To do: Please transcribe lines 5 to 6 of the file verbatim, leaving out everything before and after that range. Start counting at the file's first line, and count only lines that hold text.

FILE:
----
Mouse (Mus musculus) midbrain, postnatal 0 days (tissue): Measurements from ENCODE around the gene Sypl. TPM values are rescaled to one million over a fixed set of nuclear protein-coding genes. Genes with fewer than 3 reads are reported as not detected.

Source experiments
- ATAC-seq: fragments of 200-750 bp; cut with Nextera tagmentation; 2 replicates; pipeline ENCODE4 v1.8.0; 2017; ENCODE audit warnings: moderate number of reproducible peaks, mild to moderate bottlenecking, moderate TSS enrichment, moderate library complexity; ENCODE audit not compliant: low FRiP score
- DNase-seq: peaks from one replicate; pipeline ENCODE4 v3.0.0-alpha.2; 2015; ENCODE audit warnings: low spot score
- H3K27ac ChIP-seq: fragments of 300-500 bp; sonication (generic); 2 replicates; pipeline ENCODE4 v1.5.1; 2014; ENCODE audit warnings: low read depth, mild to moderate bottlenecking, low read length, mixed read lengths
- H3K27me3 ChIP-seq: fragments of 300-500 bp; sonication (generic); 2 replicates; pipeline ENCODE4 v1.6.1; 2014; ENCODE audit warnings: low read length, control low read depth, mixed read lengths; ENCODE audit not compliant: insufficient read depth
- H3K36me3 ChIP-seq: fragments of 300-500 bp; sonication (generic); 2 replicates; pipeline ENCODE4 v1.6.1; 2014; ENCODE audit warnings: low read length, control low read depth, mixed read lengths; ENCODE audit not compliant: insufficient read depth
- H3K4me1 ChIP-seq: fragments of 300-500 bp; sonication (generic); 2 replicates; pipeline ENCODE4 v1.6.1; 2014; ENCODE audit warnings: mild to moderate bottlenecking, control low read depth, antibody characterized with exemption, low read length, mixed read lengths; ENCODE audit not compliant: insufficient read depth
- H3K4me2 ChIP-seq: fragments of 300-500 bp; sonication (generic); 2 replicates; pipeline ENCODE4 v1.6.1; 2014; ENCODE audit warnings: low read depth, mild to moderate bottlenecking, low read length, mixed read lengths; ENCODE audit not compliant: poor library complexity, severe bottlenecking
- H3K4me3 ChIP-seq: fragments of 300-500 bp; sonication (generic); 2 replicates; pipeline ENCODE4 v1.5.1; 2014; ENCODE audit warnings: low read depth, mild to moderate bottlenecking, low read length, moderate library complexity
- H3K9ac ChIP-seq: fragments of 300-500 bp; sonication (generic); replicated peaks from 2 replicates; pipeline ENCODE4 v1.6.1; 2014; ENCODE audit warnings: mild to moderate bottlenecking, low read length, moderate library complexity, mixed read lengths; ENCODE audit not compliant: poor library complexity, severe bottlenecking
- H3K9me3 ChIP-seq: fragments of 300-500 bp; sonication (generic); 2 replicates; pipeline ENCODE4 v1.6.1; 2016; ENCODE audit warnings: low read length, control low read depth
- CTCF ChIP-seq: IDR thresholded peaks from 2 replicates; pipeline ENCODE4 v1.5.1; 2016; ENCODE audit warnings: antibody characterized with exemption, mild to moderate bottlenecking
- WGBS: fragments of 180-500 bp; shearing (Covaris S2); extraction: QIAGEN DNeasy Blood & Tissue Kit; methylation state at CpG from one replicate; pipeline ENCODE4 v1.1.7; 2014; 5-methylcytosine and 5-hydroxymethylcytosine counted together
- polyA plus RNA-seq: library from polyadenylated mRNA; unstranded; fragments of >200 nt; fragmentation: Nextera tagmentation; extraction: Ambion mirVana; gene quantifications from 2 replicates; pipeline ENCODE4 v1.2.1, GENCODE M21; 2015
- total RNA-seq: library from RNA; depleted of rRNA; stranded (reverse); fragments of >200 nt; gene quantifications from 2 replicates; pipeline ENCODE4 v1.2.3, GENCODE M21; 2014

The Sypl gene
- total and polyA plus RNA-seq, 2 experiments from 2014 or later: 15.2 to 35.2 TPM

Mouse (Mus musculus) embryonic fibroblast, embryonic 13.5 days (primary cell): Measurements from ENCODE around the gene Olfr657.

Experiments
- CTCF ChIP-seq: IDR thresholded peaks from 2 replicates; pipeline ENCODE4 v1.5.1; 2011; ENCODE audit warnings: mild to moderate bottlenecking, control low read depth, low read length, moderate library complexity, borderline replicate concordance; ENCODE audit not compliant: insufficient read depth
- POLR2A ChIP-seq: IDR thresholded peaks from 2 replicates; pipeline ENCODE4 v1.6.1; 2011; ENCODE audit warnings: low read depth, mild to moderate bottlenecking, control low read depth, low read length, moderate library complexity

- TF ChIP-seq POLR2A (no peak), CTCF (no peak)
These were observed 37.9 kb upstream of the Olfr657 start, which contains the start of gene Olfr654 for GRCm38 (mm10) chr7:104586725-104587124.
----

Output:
- H3K27ac ChIP-seq: fragments of 300-500 bp; sonication (generic); 2 replicates; pipeline ENCODE4 v1.5.1; 2014; ENCODE audit warnings: low read depth, mild to moderate bottlenecking, low read length, mixed read lengths
- H3K27me3 ChIP-seq: fragments of 300-500 bp; sonication (generic); 2 replicates; pipeline ENCODE4 v1.6.1; 2014; ENCODE audit warnings: low read length, control low read depth, mixed read lengths; ENCODE audit not compliant: insufficient read depth